The hope of something better

d'Lëtzebuerger Land vom 29.09.2017

Hope is what unites five of the six monologues that make up #WTF Happened? On the Phenomenon of Trump. It is a solo piece written by Erik Abbott, who was also on stage. Christine Probst directed this Actors Rep production, which has six Trump supporters tell their story. As you entered the TNL lobby space, you faced an almost bare stage behind which fluttered an American flag. There was but a chair and a small table, yet the crucial piece of furniture was the folding screen offstage, behind which Abbot swiftly changed character.

The most moving portrait was the very first one. A third-generation coal miner apologises for being less articulate, less at ease than the others. He is clearly reluctant to describe what actually happened to him and to his community: “I did love it when I still had a job.” The sentence falls like a bombshell in the middle of his address. He talks about those that lost their homes, those that gave up and are on drugs now or dead… Trump is his last hope, a politician who will make his life great again!

Then there is the brash businessman who speaks in clichés and eerily looks like the President himself in his red baseball cap! The body language tells it all. America will be great again once regulations and taxes are cut and the economy picks up. Then “the market can help the poor help themselves,” he claims.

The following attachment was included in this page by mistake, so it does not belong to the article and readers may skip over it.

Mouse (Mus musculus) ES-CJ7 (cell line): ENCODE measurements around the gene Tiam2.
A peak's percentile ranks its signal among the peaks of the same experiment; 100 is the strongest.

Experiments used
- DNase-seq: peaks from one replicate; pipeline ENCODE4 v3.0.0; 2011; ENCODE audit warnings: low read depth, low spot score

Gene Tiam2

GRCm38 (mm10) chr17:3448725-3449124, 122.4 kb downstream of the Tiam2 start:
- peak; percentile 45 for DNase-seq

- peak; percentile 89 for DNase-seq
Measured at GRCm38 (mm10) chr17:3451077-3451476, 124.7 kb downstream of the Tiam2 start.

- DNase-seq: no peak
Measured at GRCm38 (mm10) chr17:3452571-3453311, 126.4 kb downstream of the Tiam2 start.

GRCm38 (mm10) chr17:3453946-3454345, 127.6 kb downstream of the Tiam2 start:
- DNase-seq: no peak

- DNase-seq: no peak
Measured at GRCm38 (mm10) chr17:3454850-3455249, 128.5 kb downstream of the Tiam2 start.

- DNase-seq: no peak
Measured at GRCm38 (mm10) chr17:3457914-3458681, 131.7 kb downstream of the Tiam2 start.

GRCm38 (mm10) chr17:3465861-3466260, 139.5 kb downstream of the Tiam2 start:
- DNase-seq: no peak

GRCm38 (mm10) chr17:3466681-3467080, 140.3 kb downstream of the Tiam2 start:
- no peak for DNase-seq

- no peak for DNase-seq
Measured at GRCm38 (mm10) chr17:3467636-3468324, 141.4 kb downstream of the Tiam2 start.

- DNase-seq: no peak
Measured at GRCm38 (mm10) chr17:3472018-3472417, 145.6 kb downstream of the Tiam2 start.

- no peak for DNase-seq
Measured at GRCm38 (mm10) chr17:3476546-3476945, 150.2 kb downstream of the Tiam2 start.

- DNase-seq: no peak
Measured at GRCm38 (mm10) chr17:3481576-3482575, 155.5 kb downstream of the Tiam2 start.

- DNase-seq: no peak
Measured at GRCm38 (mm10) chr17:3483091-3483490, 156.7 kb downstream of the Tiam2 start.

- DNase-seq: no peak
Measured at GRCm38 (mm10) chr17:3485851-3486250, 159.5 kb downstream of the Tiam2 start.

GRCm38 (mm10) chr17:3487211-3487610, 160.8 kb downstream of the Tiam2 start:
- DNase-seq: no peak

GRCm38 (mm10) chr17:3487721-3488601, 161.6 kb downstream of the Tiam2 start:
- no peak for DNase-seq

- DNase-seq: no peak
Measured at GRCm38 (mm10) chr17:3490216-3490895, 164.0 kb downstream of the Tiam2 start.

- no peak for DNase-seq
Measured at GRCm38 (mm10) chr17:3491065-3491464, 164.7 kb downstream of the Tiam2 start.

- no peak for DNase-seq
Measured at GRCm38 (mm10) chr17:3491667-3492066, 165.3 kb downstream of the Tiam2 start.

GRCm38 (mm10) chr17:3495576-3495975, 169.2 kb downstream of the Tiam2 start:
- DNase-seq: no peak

A flowery scarf, a pearl necklace and a walking stick turn Abbott into a Republican Congresswoman who, like the first talking head, is proud of her heritage. Nostalgia rules. She clearly represents the Washington Establishment, which Trump was so dismissive of during his campaign. We sense her bemusement and her pain. Still, she wants the new administration to succeed and puts national unity first.

“Hey! How you’re doin’?” The Guy Down the Street turns out to be the most bigoted of the characters. At times his views echo those of the Conspiracy Theorist, who chooses to stand as far away from the audience as possible, raging and raving about the world and its cabals. Once America was the shining city on the hill, but then the government put fluoride in the water to control people’s minds, and Obama and Hilary created the Islamic State… Once more, Trump becomes the saviour figure that can lead the country out of the darkness.

A highlight of the evening was Abbott as The Christian, a born-again preacher for whom the President represents a new dawn. He may be a flawed man who is boastful and bullies people, but God will turn him into a man on a mission. All we need to do is pray for Mr Trump, pray so that he will respect women more and be led “away from the awful temptation of Twitter”. Amen.

The evening moved seamlessly. Topical soundtracks smoothed the transition between the various monologues. Personalities were carefully drawn and more than convincingly brought to life. Facial expression, accent and body posture became Abbott’s key tools. Moods changed along the way as characters dropped their masks. All in all, a very enjoyable night at the theatre that made you laugh out loud at times, but, above all, had you think about the uncertain times we are facing and the scary theories some people spin in their heads. Suddenly words like “community” and “truth” have a rather hollow ring!

Though Trump hires and fires the way he once did on television, his core supporters keep loving him. He may mock and injure at will. They still want him to run the show.

WTF Happened? On the Phenomenon of Trump was at the Théâtre National from September 20 to 24 (for information on future productions go to

Janine Goedert
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